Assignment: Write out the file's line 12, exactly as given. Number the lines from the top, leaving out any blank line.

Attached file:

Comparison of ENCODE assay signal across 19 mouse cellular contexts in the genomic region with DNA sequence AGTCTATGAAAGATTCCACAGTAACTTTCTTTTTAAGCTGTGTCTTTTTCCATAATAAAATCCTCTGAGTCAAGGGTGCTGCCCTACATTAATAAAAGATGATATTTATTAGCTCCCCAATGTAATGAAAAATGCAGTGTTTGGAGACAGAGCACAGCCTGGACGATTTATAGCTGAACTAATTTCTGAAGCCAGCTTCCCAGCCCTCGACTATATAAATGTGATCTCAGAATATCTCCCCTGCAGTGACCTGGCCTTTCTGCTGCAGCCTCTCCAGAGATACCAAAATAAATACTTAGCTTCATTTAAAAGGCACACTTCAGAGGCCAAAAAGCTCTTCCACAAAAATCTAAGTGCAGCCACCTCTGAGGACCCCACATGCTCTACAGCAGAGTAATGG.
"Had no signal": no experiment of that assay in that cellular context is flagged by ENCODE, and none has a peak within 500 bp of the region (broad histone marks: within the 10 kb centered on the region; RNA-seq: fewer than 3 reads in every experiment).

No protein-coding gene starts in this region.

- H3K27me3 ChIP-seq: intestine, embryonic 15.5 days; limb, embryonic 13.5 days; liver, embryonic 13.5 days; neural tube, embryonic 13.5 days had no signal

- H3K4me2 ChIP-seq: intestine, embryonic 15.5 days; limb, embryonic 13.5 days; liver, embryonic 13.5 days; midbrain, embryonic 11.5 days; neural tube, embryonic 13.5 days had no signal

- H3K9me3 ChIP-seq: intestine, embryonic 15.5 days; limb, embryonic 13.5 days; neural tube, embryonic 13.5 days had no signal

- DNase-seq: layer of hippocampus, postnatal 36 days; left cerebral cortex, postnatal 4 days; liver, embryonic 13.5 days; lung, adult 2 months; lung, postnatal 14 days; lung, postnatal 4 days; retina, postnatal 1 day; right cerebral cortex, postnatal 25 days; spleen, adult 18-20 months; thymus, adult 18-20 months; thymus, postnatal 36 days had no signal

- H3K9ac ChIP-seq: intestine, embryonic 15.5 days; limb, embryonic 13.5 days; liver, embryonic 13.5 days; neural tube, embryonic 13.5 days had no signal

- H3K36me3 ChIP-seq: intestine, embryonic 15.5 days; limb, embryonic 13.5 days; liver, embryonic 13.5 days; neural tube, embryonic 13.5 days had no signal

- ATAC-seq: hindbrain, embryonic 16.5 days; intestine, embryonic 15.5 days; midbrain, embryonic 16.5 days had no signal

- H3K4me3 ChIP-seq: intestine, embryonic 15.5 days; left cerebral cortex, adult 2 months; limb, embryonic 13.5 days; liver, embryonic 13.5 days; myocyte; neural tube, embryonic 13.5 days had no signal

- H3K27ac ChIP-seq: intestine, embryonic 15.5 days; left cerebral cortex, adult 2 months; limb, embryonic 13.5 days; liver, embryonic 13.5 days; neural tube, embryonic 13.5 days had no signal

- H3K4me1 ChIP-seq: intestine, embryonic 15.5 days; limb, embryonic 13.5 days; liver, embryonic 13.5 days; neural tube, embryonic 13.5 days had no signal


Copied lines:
- H3K27ac ChIP-seq: intestine, embryonic 15.5 days; left cerebral cortex, adult 2 months; limb, embryonic 13.5 days; liver, embryonic 13.5 days; neural tube, embryonic 13.5 days had no signal